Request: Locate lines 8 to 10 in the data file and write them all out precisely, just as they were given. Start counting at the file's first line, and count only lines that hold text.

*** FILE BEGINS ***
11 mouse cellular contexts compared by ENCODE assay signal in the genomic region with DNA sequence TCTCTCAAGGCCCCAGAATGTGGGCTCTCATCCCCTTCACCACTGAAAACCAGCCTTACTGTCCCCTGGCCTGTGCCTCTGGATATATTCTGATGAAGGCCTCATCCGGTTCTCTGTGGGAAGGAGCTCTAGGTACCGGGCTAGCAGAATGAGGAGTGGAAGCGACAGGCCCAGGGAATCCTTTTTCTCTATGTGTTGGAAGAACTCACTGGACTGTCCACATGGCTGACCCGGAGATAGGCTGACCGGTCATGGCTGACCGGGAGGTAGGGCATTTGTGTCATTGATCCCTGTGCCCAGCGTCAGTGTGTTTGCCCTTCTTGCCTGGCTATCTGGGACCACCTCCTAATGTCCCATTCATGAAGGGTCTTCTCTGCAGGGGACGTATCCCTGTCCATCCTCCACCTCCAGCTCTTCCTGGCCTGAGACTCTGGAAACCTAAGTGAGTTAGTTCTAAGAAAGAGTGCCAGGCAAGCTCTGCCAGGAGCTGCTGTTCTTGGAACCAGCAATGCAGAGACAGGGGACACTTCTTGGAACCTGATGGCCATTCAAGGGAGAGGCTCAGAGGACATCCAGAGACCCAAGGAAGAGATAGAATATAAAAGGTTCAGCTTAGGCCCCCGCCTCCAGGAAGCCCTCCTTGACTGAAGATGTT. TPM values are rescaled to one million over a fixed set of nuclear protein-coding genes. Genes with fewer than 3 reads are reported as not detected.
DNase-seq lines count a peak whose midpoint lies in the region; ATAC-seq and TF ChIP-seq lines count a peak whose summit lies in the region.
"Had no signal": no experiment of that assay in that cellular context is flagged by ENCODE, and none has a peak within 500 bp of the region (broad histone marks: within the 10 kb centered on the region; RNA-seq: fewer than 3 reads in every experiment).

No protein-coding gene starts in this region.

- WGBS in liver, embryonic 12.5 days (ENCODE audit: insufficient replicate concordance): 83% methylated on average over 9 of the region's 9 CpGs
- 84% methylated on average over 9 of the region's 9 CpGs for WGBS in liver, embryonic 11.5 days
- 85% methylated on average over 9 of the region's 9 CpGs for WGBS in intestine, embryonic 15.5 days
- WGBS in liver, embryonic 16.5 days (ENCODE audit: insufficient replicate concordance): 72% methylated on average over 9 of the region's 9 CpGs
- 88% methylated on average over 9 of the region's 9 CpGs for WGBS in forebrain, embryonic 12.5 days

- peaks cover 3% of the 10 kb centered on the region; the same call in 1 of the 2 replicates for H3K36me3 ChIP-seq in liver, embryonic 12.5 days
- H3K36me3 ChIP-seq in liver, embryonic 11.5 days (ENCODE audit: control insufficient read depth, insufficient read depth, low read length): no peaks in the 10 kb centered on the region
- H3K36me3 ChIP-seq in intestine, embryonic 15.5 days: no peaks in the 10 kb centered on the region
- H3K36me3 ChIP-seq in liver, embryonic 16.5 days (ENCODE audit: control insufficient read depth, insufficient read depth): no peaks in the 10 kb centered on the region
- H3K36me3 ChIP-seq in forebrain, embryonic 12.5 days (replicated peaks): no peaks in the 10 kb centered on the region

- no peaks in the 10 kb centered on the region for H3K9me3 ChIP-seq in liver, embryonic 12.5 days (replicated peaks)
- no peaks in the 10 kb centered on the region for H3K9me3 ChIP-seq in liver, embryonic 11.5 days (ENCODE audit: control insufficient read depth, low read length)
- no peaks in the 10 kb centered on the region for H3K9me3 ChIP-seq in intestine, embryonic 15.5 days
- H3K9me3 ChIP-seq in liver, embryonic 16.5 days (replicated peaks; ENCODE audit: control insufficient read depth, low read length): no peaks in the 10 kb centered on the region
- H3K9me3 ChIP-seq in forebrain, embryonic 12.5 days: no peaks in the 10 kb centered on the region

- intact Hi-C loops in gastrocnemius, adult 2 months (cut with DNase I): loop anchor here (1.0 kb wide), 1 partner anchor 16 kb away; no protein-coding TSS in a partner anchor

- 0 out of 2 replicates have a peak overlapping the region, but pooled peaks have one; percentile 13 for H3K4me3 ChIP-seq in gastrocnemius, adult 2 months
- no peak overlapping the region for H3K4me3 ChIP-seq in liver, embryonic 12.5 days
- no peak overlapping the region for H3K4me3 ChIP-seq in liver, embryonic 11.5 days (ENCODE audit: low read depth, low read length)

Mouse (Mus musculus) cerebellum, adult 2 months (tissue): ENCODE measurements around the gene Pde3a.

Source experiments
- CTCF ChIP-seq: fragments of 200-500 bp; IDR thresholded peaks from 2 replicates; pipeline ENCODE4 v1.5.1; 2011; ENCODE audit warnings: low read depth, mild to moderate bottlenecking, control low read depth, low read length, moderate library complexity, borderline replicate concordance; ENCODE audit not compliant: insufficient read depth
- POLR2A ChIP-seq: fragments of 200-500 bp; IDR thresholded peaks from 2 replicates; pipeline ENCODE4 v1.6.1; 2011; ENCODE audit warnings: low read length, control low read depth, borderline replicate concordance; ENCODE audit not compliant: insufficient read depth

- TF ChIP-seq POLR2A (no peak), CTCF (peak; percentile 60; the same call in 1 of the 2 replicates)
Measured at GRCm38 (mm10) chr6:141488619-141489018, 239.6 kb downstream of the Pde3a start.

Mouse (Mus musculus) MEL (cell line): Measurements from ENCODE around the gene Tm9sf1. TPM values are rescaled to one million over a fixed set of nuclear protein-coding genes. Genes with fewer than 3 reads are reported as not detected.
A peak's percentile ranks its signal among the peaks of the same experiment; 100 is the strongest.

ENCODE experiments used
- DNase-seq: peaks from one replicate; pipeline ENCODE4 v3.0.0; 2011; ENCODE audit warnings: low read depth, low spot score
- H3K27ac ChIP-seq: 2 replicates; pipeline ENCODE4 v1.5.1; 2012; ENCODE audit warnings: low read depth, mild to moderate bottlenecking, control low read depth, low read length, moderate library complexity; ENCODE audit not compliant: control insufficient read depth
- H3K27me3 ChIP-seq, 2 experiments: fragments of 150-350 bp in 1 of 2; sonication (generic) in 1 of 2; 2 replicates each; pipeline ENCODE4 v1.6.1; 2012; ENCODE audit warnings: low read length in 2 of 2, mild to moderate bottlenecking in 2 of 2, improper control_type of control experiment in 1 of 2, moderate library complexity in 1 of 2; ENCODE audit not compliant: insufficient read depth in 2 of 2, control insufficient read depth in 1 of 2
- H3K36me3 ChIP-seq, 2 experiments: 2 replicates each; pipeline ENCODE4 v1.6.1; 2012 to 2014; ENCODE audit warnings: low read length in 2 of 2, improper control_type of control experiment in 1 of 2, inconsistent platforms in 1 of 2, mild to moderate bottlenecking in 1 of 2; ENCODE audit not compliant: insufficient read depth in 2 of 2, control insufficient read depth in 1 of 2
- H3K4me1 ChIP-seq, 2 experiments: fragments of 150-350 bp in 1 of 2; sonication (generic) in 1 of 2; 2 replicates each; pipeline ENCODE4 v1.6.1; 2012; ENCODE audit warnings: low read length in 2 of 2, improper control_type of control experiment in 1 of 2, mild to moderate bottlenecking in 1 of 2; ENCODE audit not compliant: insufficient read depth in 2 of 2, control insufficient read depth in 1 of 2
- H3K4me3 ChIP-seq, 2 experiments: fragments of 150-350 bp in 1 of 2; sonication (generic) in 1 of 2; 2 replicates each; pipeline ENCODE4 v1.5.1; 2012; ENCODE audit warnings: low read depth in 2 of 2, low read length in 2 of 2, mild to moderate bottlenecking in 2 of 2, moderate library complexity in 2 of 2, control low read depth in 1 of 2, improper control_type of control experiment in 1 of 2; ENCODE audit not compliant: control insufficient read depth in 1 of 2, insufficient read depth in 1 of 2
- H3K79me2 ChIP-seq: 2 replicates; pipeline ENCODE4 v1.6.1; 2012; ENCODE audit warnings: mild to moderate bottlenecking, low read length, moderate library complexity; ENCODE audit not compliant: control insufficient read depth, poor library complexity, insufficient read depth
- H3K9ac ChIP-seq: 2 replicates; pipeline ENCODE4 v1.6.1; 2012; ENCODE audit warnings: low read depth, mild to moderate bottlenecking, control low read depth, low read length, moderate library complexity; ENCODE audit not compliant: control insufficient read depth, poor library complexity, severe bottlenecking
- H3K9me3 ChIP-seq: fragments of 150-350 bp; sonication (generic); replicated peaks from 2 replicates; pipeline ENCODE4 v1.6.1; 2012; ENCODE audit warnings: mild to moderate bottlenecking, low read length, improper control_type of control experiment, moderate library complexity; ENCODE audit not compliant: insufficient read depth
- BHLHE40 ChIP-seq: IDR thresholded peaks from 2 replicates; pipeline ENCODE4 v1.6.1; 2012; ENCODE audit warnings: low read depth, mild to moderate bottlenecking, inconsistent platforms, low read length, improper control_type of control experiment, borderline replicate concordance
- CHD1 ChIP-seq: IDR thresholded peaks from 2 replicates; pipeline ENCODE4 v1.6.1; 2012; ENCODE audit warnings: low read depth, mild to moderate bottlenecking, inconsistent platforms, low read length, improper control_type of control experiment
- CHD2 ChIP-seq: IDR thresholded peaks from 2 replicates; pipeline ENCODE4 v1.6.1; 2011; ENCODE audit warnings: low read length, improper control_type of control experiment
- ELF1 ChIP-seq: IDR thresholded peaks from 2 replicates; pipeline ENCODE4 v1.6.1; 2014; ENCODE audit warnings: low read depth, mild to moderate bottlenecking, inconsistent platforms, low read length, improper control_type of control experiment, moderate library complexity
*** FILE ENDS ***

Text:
- WGBS in liver, embryonic 16.5 days (ENCODE audit: insufficient replicate concordance): 72% methylated on average over 9 of the region's 9 CpGs
- 88% methylated on average over 9 of the region's 9 CpGs for WGBS in forebrain, embryonic 12.5 days

- peaks cover 3% of the 10 kb centered on the region; the same call in 1 of the 2 replicates for H3K36me3 ChIP-seq in liver, embryonic 12.5 days